So, what I help my clients figure out is what is their idea that we’re spreading. Needs to be said in one or two sentences. Why are you the one to talk about it? And then we figure out who to apply to. There’s organizers everywhere, but they don’t all take applications some it’s by invitation only. And then you prepare to do the talk, you do the talk and then you market the talk. So it’s a big topic, but what a credential. A lot of work, but it’s like getting on Oprah or getting on MSNBC, it may be even bigger because it’s seen in almost 200 countries.

Barbara Hales:             Not only that, but people know who you are and they say, “That’s the doctor that I learned such and such information from the TEDx talk.” And that almost supersedes all of the professional work that they’ve done up until that point.

Geoffrey Berwind:        It really does. And is of equal weight minimally because today, and I mean this with high respect, but people aren’t really paying attention to all the initials next to your name. What they are paying attention to is, are you a great communicator? Have you done a TED talk? Have you been on major media? And you know people will go to your website, they’ll buy your book if you have a book out, they’ll study and if they are shopping, comparing apples and apples, if somebody has done a TEDx talk, they’re going to go for you. Higher fees could be charged, people who do a TEDx talk can get invited to do keynotes and conferences.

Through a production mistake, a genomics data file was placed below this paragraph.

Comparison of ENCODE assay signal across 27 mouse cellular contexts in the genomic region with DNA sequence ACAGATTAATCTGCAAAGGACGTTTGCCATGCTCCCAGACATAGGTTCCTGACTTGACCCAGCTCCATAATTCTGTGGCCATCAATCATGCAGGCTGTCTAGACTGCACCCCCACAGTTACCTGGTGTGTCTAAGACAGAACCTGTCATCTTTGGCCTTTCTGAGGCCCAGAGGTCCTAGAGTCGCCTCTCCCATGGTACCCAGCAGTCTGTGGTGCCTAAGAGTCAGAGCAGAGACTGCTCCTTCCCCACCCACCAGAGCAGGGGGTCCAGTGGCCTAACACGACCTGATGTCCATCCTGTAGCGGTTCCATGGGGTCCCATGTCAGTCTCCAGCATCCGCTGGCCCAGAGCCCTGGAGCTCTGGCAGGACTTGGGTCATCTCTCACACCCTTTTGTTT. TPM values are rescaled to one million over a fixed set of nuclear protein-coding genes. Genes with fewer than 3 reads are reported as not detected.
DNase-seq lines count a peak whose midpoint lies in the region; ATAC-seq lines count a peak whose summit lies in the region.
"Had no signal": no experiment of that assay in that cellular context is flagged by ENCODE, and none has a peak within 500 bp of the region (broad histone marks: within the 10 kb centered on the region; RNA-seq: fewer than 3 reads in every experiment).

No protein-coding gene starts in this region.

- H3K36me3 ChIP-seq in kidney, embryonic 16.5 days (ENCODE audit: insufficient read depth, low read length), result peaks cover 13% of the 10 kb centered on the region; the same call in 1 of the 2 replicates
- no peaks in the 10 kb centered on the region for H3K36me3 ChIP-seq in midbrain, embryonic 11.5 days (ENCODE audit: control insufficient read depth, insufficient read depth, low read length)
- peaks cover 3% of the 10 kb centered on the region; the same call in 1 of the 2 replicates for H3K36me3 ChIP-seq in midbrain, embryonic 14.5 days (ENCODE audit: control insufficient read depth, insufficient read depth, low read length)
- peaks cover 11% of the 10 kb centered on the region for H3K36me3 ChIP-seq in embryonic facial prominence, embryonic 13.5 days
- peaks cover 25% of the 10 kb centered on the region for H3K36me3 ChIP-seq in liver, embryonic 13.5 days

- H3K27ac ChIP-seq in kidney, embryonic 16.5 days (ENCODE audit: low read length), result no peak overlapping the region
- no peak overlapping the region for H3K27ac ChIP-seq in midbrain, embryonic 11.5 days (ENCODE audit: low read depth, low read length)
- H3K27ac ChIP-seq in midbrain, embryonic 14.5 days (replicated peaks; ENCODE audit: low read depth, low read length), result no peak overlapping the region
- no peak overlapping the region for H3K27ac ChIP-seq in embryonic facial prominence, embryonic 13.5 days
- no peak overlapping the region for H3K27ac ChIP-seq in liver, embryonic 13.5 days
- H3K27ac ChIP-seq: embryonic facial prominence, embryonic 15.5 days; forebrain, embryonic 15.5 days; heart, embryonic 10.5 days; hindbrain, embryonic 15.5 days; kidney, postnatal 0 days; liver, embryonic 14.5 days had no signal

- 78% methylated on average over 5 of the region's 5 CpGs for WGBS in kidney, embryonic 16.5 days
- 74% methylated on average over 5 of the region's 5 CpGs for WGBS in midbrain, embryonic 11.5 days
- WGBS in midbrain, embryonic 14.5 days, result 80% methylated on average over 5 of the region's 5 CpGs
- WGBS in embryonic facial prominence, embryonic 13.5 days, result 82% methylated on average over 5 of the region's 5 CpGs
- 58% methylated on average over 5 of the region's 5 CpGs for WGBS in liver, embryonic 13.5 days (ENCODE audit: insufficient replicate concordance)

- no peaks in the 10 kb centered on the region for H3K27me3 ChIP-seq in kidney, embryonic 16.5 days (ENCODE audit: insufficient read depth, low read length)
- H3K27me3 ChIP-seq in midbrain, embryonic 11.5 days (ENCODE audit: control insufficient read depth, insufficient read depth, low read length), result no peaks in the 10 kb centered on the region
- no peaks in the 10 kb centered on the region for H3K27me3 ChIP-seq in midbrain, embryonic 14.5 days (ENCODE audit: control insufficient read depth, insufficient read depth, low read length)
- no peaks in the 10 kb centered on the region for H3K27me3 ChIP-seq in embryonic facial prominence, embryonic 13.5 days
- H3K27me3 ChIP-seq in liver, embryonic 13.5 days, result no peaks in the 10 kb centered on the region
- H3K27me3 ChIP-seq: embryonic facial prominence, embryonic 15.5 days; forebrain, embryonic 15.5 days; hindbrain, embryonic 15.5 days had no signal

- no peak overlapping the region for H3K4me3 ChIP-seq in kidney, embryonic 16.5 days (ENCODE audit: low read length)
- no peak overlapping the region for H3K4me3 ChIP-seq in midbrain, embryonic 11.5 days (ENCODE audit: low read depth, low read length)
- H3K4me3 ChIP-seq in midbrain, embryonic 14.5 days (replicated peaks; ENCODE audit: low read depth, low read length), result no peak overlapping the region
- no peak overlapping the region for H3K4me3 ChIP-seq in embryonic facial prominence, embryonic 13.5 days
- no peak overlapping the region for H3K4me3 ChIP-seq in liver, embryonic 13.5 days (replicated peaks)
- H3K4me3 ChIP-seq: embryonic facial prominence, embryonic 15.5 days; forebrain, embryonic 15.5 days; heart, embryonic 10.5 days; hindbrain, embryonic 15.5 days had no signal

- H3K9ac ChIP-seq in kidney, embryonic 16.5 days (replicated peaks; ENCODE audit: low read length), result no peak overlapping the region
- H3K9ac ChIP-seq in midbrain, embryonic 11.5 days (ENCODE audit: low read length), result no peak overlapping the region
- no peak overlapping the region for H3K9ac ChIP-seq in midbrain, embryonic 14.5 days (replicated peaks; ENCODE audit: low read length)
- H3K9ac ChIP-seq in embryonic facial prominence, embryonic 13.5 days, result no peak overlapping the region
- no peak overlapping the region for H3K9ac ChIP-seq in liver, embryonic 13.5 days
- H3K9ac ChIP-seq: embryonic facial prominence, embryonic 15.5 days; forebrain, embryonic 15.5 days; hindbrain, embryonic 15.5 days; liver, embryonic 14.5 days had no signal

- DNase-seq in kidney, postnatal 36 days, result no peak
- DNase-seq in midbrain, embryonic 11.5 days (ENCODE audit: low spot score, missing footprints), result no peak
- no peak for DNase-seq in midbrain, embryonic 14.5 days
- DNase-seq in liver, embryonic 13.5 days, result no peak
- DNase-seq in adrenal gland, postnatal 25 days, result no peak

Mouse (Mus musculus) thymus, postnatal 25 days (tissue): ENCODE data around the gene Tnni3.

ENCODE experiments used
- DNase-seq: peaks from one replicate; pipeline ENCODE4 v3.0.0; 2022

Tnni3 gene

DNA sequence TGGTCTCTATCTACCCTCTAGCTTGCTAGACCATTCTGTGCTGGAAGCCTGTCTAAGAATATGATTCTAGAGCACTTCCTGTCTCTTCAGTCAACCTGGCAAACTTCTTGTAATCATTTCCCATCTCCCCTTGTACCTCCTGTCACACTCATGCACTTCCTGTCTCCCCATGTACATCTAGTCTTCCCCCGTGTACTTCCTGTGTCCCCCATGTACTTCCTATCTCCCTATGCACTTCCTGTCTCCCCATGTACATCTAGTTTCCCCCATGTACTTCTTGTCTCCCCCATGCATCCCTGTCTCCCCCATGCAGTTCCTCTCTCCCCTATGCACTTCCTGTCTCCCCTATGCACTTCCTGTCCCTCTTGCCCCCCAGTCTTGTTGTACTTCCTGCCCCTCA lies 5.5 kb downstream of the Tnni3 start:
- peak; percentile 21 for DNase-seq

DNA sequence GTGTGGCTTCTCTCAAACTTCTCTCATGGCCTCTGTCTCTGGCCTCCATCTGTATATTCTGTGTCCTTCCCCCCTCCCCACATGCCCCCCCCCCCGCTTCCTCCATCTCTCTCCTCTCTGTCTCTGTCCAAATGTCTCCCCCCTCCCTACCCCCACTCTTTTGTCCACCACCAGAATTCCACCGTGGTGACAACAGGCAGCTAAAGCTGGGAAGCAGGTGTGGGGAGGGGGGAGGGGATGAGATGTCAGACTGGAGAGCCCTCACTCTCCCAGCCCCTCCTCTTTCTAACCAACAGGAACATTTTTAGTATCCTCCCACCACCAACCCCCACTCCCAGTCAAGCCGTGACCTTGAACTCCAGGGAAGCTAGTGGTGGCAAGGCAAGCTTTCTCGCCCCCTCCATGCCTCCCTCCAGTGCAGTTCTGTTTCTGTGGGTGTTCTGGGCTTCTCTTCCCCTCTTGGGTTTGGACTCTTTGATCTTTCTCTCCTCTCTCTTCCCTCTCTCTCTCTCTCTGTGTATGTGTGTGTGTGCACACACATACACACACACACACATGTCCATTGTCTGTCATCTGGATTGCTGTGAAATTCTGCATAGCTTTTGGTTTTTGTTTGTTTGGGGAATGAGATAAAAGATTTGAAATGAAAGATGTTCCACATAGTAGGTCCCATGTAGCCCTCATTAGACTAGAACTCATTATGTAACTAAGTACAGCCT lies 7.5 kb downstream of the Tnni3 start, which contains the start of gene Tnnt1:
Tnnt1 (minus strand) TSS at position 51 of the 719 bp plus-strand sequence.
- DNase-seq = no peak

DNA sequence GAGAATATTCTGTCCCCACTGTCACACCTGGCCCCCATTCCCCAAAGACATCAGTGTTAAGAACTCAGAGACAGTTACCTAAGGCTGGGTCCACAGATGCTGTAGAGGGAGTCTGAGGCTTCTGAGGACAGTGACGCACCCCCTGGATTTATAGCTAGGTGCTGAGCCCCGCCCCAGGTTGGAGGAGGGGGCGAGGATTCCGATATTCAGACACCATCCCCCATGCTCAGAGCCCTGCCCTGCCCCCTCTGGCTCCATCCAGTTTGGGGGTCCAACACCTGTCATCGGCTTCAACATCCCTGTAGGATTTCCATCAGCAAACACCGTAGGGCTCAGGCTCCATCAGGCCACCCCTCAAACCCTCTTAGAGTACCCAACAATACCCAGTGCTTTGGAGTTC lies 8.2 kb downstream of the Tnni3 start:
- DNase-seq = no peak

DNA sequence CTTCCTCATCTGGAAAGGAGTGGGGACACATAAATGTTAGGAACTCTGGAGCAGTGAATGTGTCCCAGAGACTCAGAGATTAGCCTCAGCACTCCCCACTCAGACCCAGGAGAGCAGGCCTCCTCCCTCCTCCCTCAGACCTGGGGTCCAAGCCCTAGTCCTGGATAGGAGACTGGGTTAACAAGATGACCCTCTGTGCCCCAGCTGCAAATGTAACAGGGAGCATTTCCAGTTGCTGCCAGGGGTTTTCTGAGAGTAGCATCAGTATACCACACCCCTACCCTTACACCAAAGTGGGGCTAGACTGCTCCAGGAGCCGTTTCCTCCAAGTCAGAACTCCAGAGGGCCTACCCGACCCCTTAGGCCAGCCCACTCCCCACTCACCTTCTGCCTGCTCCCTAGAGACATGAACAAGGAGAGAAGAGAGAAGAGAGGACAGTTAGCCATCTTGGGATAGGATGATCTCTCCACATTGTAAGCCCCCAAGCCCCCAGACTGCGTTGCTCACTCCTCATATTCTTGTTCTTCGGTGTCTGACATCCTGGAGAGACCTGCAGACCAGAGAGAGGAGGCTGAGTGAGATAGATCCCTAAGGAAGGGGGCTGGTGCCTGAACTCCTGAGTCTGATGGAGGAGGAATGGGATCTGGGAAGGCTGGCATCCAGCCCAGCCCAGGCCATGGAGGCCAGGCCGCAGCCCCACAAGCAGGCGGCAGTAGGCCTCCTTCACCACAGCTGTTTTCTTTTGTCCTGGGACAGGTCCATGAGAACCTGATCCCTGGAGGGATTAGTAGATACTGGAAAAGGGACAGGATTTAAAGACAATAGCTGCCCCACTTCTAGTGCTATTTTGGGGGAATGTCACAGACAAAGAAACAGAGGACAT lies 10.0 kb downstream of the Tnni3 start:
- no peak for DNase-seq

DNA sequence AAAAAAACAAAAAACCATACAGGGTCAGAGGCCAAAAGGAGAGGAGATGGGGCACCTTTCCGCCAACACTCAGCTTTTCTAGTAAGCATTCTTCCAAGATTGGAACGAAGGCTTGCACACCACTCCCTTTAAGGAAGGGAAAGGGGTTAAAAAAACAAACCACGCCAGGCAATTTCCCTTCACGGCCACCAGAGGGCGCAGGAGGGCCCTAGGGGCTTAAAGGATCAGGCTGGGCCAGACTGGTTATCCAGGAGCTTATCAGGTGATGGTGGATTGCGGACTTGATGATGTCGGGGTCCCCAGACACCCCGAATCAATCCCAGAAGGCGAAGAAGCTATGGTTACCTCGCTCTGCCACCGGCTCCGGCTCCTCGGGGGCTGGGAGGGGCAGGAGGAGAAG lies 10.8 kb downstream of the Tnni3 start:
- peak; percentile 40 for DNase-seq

In fact, my first TEDx client is a doctor who lost her own sister from medical error, and I worked with her and her TEDx talk. She got accepted by TEDx Fargo, which is a big organizer, and she did the talk, and the university hospital that originally would not talk to her after the mistake happened, once her TEDx talk came out, all of a sudden they’re talking to her and then she’s not getting paid to be a speaker. And so, these things are game changers. So there’s a whole process. It is complicated, it’s super competitive, but it distinctivizes you in a very unusual way.

Barbara Hales:             Do they do TED talks all over the world?

Geoffrey Berwind:        All over the world. And you can go to and you could see a map of organizers that are active. The way it works is an organizer, you don’t get paid, they don’t get paid. So they have to be all volunteer. They have to be licensed by TED to do it the right way with the TED red carpet and the TED logo and follow all the rules and make sure people do a good job. And it’s a new talk, not a talk they’ve done a thousand times. And then once you’re filmed as a TEDx speaker, the organizer will send that video to the TED organization itself for review and approval. And if they approve it as they probably will, they’re going to post it onto their website and also onto YouTube. And it’s up there as long as there’s YouTube.